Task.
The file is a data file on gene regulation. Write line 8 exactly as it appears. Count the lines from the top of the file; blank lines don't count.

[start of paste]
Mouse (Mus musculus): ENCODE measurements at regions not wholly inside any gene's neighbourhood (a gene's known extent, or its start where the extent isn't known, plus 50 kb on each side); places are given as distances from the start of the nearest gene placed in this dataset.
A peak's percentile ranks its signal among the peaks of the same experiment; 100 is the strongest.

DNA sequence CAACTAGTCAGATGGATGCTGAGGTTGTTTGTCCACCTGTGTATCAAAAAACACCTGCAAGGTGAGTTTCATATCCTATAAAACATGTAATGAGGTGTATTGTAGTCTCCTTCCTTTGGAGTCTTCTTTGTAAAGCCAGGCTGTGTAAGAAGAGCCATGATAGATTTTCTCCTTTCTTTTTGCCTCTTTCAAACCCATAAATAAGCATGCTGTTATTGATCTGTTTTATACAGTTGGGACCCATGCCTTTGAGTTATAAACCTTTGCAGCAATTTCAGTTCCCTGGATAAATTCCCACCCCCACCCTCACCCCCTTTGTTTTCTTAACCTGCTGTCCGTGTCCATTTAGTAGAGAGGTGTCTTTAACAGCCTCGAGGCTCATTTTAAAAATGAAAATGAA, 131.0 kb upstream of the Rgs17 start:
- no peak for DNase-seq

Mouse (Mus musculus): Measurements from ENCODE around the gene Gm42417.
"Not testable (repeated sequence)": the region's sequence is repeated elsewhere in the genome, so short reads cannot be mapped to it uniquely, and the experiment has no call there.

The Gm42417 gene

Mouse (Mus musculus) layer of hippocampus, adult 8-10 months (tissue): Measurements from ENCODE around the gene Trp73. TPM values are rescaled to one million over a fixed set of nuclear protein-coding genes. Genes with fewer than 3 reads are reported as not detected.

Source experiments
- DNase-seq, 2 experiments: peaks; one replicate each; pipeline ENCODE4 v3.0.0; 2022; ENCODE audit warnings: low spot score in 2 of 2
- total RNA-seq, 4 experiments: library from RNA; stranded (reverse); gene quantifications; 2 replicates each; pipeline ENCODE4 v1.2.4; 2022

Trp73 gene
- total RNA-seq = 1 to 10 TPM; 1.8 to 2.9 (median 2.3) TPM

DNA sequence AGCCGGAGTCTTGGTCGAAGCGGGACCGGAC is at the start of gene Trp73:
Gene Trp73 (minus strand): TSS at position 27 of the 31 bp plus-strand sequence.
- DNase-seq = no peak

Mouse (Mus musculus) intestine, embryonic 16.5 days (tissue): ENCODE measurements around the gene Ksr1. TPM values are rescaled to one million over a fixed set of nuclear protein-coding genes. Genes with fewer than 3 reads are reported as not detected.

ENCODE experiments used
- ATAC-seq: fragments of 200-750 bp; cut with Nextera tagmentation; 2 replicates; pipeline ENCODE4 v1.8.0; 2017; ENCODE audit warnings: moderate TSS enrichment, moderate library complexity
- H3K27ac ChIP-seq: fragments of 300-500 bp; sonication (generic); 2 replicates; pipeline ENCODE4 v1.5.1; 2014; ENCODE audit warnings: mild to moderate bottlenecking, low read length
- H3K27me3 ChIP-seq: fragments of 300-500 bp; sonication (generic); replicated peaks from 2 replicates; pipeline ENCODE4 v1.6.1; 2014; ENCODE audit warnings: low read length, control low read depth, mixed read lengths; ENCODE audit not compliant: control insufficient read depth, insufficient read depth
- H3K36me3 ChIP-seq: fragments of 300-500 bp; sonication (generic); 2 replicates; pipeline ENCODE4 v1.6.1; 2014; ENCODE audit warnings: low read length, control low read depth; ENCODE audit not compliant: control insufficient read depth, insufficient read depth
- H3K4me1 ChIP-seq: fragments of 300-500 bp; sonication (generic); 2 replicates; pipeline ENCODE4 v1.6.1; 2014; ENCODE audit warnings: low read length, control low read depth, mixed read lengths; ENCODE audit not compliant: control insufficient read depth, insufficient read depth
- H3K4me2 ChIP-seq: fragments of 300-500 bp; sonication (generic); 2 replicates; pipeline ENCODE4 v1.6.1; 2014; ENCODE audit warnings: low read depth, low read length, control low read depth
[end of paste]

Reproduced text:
Mouse (Mus musculus) layer of hippocampus, adult 8-10 months (tissue): Measurements from ENCODE around the gene Trp73. TPM values are rescaled to one million over a fixed set of nuclear protein-coding genes. Genes with fewer than 3 reads are reported as not detected.